5 Famous Musicians Who Rose Above Alcoholism
5 Famous Musicians Who Overcame Alcoholism
While it is sad to have lost a lot of influential and talented musicians to alcohol, there are also many who have overcome substance abuse. Let’s look up to the people who had the wherewithal to face their problems and find a new, better way of life.
These people are living proof that music can be amazing and inspiring, without being fueled by alcohol or drugs.
The famous rapper and musician, Macklemore, struggled heavily with alcohol and drug addiction throughout his twenties. He admitted himself to rehab in 2008 and achieved three years of sobriety. As with many, he relapsed briefly, but quickly got back on his feet again. His song “Starting Over” talks about that experience, saying “if I can be an example of getting sober, then I can be an example of starting over.” Many people in recovery have held onto his lyrics in songs like this and Otherside, which address addiction in a personal and honest way.
Macklemore has spoken out about alcoholism, addiction, and recovery on many occasions. He made a change in his own life, striving for sobriety and uplifting people everyday with his meaningful lyrics. Many of his songs take stances on social injustice, freedom, and support, and he has inspired millions through his music. Thank you, Macklemore, for showing us how positive and exciting music can be without drugs or alcohol. Addiction is a relapsing disease, and it takes bravery and strength to start over.
2. Keith Urban
Famed and adored, this New Zealand Australian country singer has enough charm to leave anyone spell bound. Keith has been to hell and back with alcoholism and drug abuse, though. He told the Rolling Stone about this battle, saying about one low point “I remember thinking ‘I’m probably going not going to make it until tomorrow.’ And then I thought, ‘F**k it. I really don’t care.—”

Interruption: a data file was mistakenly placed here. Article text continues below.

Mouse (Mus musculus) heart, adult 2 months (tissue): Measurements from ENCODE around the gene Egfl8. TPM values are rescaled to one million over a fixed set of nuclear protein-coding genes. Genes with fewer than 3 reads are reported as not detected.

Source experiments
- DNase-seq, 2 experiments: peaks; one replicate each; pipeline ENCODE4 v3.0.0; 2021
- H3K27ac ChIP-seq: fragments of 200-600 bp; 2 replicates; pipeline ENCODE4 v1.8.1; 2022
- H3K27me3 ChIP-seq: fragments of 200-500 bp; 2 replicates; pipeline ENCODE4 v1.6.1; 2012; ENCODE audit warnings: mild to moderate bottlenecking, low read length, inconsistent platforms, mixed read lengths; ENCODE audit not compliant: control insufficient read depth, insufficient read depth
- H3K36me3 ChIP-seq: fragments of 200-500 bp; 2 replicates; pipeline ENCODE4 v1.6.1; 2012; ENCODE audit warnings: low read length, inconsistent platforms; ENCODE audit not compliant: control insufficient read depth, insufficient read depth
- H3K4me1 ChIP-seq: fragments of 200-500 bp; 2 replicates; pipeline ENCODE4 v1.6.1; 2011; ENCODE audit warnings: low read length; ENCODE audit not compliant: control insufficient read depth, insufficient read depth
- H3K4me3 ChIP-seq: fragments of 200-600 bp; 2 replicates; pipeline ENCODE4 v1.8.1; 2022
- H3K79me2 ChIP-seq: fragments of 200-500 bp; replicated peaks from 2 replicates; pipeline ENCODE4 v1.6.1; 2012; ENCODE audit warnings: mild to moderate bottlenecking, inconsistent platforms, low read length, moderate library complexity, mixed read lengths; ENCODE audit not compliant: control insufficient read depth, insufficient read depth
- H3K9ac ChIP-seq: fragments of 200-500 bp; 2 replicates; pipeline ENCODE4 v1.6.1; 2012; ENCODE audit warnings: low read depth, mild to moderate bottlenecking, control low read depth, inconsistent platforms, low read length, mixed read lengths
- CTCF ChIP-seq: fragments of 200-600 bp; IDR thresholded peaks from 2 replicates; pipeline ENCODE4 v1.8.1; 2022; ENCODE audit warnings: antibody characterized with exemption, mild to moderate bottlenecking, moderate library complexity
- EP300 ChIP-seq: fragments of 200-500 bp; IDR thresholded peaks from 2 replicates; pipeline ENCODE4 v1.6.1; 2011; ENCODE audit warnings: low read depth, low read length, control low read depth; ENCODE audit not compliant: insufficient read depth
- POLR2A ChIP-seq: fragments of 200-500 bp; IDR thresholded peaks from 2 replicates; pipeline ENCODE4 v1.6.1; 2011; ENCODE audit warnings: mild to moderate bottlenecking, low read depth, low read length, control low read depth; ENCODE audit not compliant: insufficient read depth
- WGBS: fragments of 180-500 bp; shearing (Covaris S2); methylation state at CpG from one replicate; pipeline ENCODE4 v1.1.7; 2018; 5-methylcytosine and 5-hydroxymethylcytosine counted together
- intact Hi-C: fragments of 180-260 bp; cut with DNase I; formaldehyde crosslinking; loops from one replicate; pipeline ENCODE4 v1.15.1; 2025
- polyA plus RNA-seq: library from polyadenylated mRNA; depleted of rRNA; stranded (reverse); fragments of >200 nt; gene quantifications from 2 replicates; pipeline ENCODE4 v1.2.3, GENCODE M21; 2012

His wife, Nicole Kidman, supported and pushed him through to recovery—for his third time in rehab. Even though he gives Kidman a lot of the credit, she says that you can’t save another human, they have to save themselves. With ten studio albums, four compilation albums, and forty-five singles, Keith Urban is an inspiration to musicians out there. In his hit, Somebody Like You, he says “I let go of all my lonely yesterdays/I’ve forgiven myself for the mistakes I’ve made.” You can do that too, if you are struggling with addiction; don’t give up hope.
3. Isaac Brock
Modest Mouse’s lead singer, Isaac Brock, is known for his critical lyrics and angsty, sometimes growling sound. The leader of this indie rock band has also faced some challenges with drinking. In more recent interviews, he reflects on drug addictions that amounted to a lot of wasted time and excessive drinking that has done his liver no favors. His substance abuse issues have entered his lyrics many times, ie: “the good times are killing me,” “trying to drink away the part of the day that I cannot sleep away,” “long distance drunk/you want to be by yourself and all alone.”